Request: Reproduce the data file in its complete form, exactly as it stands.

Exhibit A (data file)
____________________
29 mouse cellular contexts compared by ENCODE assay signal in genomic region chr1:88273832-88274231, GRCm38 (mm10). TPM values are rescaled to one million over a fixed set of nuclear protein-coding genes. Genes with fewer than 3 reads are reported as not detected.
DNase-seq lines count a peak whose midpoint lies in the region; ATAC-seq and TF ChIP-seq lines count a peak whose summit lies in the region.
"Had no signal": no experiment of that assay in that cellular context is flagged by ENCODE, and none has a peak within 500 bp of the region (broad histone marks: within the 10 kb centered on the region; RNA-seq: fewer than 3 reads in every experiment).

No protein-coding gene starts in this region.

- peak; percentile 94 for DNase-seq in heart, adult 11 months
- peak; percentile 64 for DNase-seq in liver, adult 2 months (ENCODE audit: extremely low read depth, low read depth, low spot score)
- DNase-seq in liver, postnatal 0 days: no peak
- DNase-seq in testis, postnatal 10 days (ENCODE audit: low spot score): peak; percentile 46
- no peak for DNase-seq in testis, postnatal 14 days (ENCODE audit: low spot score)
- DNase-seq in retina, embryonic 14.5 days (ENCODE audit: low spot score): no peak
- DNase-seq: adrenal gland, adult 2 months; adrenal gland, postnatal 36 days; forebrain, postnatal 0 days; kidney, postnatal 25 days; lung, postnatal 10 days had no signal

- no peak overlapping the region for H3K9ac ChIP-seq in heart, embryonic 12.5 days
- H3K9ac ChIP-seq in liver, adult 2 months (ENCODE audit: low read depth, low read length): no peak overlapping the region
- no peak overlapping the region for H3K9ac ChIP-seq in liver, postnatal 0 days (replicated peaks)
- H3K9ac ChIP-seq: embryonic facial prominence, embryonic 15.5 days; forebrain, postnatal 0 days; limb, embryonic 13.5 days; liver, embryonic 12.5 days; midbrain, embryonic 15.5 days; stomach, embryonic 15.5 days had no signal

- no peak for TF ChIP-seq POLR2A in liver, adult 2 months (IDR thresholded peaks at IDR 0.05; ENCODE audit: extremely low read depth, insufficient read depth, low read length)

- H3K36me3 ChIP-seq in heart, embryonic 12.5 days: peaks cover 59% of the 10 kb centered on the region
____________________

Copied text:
29 mouse cellular contexts compared by ENCODE assay signal in genomic region chr1:88273832-88274231, GRCm38 (mm10). TPM values are rescaled to one million over a fixed set of nuclear protein-coding genes. Genes with fewer than 3 reads are reported as not detected.
DNase-seq lines count a peak whose midpoint lies in the region; ATAC-seq and TF ChIP-seq lines count a peak whose summit lies in the region.
"Had no signal": no experiment of that assay in that cellular context is flagged by ENCODE, and none has a peak within 500 bp of the region (broad histone marks: within the 10 kb centered on the region; RNA-seq: fewer than 3 reads in every experiment).

No protein-coding gene starts in this region.

- peak; percentile 94 for DNase-seq in heart, adult 11 months
- peak; percentile 64 for DNase-seq in liver, adult 2 months (ENCODE audit: extremely low read depth, low read depth, low spot score)
- DNase-seq in liver, postnatal 0 days: no peak
- DNase-seq in testis, postnatal 10 days (ENCODE audit: low spot score): peak; percentile 46
- no peak for DNase-seq in testis, postnatal 14 days (ENCODE audit: low spot score)
- DNase-seq in retina, embryonic 14.5 days (ENCODE audit: low spot score): no peak
- DNase-seq: adrenal gland, adult 2 months; adrenal gland, postnatal 36 days; forebrain, postnatal 0 days; kidney, postnatal 25 days; lung, postnatal 10 days had no signal

- no peak overlapping the region for H3K9ac ChIP-seq in heart, embryonic 12.5 days
- H3K9ac ChIP-seq in liver, adult 2 months (ENCODE audit: low read depth, low read length): no peak overlapping the region
- no peak overlapping the region for H3K9ac ChIP-seq in liver, postnatal 0 days (replicated peaks)
- H3K9ac ChIP-seq: embryonic facial prominence, embryonic 15.5 days; forebrain, postnatal 0 days; limb, embryonic 13.5 days; liver, embryonic 12.5 days; midbrain, embryonic 15.5 days; stomach, embryonic 15.5 days had no signal

- no peak for TF ChIP-seq POLR2A in liver, adult 2 months (IDR thresholded peaks at IDR 0.05; ENCODE audit: extremely low read depth, insufficient read depth, low read length)

- H3K36me3 ChIP-seq in heart, embryonic 12.5 days: peaks cover 59% of the 10 kb centered on the region